Poet Stephen Romer Shares Dramatic Poems


Poet, translator and former traveling professor at Colgate University Stephen Romer visited campus on Wednesday, November 5. Romer read poems from his most recently published book, Yellow Studio, and poems from the French poet, Apollinaire.   

Romer came from a family of painters, thus explaining the title “Yellow Studio.” His poems are full of color imagery and references to French culture. 

“Stephen’s poems are always elegant, sensual … moving organically in their intellectual fusions,” Donald M. and Constance H. Rebar Professor in Humanities; Professor of English; Director of Creative Writing Peter Balakian said in his introduction.

“You could say Stephen Romer is one of the most cosmopolitan poets of his generation.” Olive B. O’Connor Professor of Literature Brian Hall said. 

After these high praises, Romer began to read some of his poems. One of the standouts, “A Transcendental Weekend,” tied in the tragedy of 9/11 to a return to nature. Adirondacks was influenced by a weekend he had spent in the Adirondacks. With the lines, “Near to, the roadside trees / have an ashen look, / and lean upon each other like survivors / who have come a long way / and want a lift … These are the violet groves,”  Romer captured the feel of the Adirondacks and its mysterious beauty. 

Romer transitioned from talking about 9/11 to World War I, the time of French poet Apollinare. Much of his work was influenced by the war, and he became a different person due to the horrors he witnessed while fighting.

 “[There was an] attitude of anguished acceptance of war because it’s a just cause,” Romer said. “It was their patriotic duty to defend the sacred body of France.”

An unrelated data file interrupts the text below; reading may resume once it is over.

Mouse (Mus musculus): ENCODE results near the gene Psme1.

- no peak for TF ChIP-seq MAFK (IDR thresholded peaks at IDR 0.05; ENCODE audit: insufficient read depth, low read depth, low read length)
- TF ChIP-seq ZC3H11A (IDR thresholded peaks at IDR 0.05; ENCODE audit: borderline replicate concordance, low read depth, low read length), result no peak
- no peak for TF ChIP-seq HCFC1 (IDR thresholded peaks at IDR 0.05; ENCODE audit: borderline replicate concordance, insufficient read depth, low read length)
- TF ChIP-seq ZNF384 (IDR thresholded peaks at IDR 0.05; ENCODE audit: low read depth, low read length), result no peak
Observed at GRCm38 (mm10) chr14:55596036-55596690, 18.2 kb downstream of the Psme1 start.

Three of Apollinaire’s poems, “Platoon Leader,” “Hill 146” and “Cornflower” were read. “Cornflower” stood out as the most dramatic of the three, especially with the lines, “You Have Seen Death Up Close More Than One Hundred Times You Do Not Know What Life Is.” Romer described the different attitudes using one word each. “The first [poem] is erotic, the second is melancholic and the third is an appalling tragedy,” Romer said. 

Romer himself translated each of Apollinaire’s poems. Translating poems from different languages is not easy, and literal translations are often not flattering. The translator has to preserve the artistic message and the flow of the words. Thus, there is a great responsibility involved. He is drawn to translating some poems over others, and not because of content. 

“It’s texture,” Romer said. “The hard and soft. There is something tactile that the English language can never poke into like French can. There are tactile words, like asbestos and other concrete words the Anglo-Saxon is drawn to. Whereas French words are more lyrical. It has something to do with listening and this texture of sorts.” 

Romer has had four books of poetry published, and is working on his fifth. He graduated from Trinity Hall in Cambridge. Currently, he is an English professor at Tours University in France.